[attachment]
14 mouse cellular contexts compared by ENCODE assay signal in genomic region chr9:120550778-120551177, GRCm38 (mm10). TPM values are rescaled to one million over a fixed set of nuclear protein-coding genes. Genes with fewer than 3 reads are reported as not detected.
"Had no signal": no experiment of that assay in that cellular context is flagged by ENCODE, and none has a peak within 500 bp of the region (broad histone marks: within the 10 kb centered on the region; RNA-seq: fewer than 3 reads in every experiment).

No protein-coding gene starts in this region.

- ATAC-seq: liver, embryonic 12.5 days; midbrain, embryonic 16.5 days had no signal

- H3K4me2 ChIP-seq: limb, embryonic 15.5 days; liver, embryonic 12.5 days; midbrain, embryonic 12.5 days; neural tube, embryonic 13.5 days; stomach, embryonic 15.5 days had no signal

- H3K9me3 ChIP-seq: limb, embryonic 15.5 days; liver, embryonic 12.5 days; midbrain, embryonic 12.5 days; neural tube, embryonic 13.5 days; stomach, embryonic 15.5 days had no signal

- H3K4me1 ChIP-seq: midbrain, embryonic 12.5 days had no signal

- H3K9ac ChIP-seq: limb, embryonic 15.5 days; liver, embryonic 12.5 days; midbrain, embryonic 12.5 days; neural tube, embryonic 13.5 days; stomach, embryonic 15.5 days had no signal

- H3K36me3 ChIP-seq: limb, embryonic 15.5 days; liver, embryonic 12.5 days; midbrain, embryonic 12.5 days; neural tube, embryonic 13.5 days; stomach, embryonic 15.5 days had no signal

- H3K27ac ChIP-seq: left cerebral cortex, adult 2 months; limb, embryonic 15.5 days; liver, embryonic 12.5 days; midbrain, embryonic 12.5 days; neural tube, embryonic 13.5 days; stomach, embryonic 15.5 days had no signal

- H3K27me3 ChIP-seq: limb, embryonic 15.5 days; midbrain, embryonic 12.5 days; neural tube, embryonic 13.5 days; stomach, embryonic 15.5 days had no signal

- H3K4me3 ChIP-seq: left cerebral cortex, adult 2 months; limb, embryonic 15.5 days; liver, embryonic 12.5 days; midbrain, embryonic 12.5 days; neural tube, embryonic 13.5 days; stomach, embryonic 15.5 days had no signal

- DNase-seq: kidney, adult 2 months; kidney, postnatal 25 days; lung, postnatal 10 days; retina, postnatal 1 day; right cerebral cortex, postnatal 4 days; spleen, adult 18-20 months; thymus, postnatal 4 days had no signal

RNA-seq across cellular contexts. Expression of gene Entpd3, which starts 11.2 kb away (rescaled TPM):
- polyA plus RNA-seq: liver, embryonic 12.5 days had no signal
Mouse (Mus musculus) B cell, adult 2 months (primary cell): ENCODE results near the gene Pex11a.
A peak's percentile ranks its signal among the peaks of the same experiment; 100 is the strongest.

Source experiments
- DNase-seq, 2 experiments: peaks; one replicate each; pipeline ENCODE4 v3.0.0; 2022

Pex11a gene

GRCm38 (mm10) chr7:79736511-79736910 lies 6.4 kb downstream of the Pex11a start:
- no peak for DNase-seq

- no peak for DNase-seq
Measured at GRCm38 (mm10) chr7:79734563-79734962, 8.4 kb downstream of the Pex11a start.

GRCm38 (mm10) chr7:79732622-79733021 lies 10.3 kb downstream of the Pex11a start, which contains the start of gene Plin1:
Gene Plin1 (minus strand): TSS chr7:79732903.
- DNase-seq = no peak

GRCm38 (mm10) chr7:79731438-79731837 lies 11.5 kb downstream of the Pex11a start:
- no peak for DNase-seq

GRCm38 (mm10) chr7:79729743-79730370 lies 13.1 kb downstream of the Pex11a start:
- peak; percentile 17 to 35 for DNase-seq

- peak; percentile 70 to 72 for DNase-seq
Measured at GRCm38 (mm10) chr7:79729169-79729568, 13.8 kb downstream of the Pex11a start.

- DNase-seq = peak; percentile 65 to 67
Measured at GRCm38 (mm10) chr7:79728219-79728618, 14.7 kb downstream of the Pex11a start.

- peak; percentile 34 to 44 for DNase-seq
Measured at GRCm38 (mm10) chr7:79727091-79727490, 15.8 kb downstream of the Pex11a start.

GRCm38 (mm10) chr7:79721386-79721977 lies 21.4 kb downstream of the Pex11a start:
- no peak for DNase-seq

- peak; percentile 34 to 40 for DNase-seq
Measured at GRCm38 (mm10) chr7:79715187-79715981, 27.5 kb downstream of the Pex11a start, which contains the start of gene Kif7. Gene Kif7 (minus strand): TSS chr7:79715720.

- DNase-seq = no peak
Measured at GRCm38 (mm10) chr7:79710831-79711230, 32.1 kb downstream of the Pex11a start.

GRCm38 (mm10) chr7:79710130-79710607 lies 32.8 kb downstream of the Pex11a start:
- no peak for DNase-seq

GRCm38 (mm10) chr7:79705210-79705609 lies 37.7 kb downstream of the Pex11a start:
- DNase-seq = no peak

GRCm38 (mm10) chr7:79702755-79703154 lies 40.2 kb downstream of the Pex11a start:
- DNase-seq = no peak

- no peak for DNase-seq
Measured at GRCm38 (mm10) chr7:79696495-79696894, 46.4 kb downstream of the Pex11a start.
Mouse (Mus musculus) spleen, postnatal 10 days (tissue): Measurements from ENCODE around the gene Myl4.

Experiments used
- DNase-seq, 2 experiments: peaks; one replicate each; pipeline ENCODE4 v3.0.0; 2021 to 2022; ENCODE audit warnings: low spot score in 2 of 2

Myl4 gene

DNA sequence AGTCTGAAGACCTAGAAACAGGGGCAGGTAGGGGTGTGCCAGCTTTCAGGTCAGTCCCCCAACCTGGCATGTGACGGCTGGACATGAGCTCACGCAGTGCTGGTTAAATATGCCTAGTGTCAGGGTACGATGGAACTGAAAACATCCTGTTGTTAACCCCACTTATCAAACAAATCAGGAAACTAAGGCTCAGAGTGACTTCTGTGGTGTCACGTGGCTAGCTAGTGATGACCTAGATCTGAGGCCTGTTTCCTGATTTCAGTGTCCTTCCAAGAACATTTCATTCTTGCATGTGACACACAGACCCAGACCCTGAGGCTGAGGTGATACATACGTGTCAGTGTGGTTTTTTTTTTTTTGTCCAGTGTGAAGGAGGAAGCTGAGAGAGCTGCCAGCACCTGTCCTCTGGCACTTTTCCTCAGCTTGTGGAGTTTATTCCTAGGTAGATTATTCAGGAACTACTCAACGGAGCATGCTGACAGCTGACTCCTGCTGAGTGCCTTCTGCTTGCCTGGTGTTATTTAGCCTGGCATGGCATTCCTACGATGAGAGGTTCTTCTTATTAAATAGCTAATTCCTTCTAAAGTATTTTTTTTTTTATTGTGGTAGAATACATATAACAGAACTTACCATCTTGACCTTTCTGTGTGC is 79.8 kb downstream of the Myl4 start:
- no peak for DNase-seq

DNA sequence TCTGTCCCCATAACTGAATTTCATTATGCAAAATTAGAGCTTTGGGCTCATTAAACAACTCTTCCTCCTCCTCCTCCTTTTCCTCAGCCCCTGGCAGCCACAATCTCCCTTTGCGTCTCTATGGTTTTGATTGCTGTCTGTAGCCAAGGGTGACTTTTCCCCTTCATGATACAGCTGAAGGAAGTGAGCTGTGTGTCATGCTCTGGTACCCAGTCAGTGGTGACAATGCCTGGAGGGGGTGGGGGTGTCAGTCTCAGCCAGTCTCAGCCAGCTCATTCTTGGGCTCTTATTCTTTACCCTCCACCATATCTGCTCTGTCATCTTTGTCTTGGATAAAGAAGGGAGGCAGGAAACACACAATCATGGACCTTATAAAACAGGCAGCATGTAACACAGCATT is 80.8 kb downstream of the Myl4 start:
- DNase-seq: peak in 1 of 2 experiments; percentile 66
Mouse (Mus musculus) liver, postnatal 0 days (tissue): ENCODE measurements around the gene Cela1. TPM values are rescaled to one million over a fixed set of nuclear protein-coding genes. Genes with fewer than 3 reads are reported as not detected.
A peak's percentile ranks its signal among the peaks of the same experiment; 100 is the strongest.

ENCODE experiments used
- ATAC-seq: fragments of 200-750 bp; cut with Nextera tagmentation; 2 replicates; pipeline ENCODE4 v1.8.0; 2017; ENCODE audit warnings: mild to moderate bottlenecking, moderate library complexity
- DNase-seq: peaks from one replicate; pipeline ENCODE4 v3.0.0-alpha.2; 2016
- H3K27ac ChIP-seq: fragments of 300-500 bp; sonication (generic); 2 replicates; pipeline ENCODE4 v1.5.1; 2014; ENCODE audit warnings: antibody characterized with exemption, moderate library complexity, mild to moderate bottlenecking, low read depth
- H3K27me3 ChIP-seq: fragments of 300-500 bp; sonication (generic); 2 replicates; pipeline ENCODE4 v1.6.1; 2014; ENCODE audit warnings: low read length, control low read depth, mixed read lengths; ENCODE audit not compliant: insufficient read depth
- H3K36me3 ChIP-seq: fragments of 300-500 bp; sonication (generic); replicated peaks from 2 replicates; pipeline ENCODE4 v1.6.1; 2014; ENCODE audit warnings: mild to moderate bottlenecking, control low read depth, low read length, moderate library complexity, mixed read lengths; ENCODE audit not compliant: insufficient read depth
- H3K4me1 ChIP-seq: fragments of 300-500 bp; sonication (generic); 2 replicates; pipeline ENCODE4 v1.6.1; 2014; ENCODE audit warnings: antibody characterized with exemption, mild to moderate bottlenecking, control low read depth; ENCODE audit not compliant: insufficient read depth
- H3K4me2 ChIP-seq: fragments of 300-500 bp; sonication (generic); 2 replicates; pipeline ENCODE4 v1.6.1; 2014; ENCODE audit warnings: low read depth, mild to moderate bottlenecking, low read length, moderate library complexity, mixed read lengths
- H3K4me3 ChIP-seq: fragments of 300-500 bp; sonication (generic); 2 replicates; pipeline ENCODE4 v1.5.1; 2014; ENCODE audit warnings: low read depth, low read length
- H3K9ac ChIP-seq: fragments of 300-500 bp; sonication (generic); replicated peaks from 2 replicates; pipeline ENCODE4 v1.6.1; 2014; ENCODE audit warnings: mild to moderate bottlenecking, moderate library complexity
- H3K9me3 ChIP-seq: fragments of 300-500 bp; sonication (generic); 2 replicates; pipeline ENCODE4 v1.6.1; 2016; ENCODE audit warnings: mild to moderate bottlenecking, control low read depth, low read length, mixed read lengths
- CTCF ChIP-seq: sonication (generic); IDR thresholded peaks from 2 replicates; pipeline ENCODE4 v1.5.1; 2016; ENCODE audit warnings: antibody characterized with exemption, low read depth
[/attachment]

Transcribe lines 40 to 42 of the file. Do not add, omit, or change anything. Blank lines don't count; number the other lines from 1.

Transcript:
- peak; percentile 34 to 40 for DNase-seq
Measured at GRCm38 (mm10) chr7:79715187-79715981, 27.5 kb downstream of the Pex11a start, which contains the start of gene Kif7. Gene Kif7 (minus strand): TSS chr7:79715720.

- DNase-seq = no peak